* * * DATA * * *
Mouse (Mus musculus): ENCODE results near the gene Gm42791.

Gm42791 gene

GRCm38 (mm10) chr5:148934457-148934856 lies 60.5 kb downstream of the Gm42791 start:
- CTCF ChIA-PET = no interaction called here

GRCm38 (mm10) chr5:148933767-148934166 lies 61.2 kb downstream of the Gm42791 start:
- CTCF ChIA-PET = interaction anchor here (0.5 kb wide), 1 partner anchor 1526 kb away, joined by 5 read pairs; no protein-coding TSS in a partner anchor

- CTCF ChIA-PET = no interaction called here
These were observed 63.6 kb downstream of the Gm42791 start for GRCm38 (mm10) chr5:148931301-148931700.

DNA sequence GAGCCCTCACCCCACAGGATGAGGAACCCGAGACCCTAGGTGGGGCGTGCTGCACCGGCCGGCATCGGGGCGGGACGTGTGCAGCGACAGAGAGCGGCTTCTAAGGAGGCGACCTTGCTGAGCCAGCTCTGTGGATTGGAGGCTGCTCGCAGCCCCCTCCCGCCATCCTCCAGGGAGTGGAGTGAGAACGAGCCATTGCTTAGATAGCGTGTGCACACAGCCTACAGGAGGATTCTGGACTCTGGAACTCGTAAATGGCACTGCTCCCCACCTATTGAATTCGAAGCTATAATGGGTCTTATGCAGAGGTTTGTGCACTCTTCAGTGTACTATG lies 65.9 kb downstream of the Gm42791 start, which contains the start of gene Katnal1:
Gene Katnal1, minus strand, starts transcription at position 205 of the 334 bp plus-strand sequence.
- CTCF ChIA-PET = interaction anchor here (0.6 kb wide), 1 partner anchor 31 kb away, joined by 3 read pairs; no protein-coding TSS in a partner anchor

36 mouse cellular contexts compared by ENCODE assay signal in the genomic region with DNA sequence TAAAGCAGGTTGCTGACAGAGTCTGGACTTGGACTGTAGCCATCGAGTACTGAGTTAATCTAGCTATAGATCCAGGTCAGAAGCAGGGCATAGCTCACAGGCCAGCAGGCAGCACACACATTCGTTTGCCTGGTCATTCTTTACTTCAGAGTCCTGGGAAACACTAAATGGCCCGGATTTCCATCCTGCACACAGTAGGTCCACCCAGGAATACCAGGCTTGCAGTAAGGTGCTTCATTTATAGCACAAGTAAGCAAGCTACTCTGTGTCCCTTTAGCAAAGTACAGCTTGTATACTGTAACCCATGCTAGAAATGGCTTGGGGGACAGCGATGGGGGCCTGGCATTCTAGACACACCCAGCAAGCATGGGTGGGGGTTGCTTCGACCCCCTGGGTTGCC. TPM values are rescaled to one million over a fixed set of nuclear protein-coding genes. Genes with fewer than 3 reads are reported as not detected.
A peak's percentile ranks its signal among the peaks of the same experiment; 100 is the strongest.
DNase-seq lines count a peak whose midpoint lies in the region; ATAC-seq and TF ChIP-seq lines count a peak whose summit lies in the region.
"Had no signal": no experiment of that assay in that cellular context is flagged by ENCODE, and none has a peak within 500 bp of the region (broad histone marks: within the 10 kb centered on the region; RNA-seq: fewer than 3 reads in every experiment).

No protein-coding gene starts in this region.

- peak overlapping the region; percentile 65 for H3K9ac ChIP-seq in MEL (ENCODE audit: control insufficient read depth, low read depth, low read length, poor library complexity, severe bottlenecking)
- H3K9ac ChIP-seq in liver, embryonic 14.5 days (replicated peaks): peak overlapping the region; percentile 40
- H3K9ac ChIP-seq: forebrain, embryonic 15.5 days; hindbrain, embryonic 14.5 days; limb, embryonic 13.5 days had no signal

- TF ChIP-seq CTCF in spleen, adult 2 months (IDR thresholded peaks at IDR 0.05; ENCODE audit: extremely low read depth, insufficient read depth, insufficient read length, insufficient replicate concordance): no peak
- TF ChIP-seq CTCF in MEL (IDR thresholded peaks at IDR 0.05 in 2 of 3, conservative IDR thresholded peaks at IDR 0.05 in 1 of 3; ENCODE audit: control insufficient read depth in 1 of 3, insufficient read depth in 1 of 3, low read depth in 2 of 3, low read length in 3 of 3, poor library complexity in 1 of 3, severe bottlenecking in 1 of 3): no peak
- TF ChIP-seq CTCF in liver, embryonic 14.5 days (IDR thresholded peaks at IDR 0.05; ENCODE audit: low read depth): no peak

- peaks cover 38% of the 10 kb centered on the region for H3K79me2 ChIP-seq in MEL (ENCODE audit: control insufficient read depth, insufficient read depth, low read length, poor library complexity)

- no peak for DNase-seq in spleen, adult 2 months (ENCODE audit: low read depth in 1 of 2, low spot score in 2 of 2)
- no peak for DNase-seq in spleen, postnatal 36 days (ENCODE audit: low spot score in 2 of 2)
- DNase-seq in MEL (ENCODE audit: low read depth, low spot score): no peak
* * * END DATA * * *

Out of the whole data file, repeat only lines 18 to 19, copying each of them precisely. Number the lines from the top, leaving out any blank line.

- H3K9ac ChIP-seq in liver, embryonic 14.5 days (replicated peaks): peak overlapping the region; percentile 40
- H3K9ac ChIP-seq: forebrain, embryonic 15.5 days; hindbrain, embryonic 14.5 days; limb, embryonic 13.5 days had no signal